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Contributed Photo by Christina Frausini for Westminster Kennel Club / Johnathon Wehry with Jagster.

Johnathon "Johnny" Wehry is competing in the world's largest dog show this weekend without the canine companion that helped get him there.

Jagster — a 6-year-old cocker spaniel formally known as GCHS CH Cameo Siloet's Gold Coast Legacy — may well be brooding over the slight. Wehry says the dog notices the change in routine that accompanies the family's regular schedule of dog shows and gets excited at the chance to travel.

"Every time we go to a show, he knows we're going," Wehry says. "He throws a big fit when we're packing stuff up to go somewhere."

But Jagster isn't needed on this trip. Instead, Wehry, of Charleston, Tennessee, faces the judges at the Crufts dog show in the United Kingdom with a dog he meets only an hour or so before competition begins. If he moves forward in the first round of this Junior Showmanship competition, he is paired with another dog he must quickly get to know.

Wehry, 19, says he's nervous about the competition, his first on an international level, but he has been binge-watching YouTube segments of former competitors to learn the protocols.

"I've been watching junior handling shows from previous years to see how they do things differently," he says. "Here [in the U.S.], you can hold the leash a little tighter on the dog if you wanted to. ... Over there, the leash has to be loose the entire time. And you're not allowed to pick dogs up certain ways."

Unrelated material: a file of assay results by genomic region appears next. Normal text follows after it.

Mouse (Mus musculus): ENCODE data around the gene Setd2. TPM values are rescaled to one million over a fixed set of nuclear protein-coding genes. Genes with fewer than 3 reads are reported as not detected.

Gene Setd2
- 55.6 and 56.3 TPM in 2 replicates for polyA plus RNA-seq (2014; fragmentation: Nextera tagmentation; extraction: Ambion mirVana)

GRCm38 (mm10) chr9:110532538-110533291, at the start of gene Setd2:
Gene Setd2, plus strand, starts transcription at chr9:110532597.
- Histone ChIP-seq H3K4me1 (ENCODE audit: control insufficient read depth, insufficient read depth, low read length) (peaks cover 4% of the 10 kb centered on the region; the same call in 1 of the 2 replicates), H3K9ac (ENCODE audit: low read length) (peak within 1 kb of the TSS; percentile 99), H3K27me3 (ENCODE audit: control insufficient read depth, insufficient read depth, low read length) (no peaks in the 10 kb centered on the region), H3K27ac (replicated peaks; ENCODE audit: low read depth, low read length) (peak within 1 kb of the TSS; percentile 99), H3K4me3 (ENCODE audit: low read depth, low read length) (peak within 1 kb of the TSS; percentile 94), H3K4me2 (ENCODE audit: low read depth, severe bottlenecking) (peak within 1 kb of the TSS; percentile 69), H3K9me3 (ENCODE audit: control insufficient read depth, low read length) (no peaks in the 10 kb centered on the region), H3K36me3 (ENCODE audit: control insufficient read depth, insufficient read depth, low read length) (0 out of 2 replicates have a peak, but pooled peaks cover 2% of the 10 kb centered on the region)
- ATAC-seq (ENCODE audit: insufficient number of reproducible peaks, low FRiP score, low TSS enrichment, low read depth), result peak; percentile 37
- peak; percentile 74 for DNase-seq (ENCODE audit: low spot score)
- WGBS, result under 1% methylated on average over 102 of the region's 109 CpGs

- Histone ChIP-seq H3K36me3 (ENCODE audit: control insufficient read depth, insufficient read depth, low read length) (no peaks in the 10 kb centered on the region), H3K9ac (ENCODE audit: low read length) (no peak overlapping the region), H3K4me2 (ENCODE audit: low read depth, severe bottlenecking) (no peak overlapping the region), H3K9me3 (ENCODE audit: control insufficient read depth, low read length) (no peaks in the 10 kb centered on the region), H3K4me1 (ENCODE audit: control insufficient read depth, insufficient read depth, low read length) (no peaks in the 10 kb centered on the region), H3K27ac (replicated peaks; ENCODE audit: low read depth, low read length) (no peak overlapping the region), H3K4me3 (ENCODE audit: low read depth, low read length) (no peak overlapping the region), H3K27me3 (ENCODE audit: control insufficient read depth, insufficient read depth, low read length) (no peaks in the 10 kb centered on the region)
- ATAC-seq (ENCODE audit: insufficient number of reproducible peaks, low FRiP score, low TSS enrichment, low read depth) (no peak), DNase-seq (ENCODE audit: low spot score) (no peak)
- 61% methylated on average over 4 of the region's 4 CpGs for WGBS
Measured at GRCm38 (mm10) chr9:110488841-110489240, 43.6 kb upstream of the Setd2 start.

Despite his anxieties, Wehry is well-qualified for Crufts, a four-day dog show held at the National Exhibition Centre in Birmingham, England, that draws an estimated 27,000 dogs and 160,000 people each year. He earned the right to represent the U.S. after acing the American Kennel Club's Junior Showmanship Finals at the 2019 AKC National Championship in Orlando, Florida, in December.

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Johnathon Wehry with Jagster.
 

That big win, which came with a $2,000 scholarship, was followed by one he considers even more prestigious. In February, he was named Best Junior Handler at the 144th annual Westminster Kennel Club Dog Show in New York City. He earned a $10,000 scholarship for that triumph, in which he bested a field of 108 entrants, who were judged on their handling abilities with the dogs during two days of competitions.

"Most kids who compete in junior [handling] have the dream of competing at Westminster," Wehry says. "It's easier to qualify for AKC, so more people qualify and more people go. The AKC National Championship is an amazing show — it just doesn't have the same prestige as Westminster does."

Wehry is about to age out of junior handling competitions, which are generally open to ages 9-18. He turned 19 on Dec. 27, but had amassed the wins he needed to advance in the circuit, and ultimately to Crufts, as an 18-year-old. That made the Westminster win especially gratifying.

"It really has been a dream [since childhood]," he says. "This was my last opportunity to get it. I can't even explain it because it was so great."

Wehry started showing dogs when he was 9 years old, alongside his 11-year-old sister, Diana Wehry, now 21.

Watch online

The Crufts dog show will provide coverage of events on its YouTube channel. The International Junior Handling Competition, in which Charleston, Tennessee’s Johnathon Wehry is competing, is Saturday, March 7. Rounds start at 4:55 a.m., 6:35 a.m. and 12:10 p.m. Eastern time.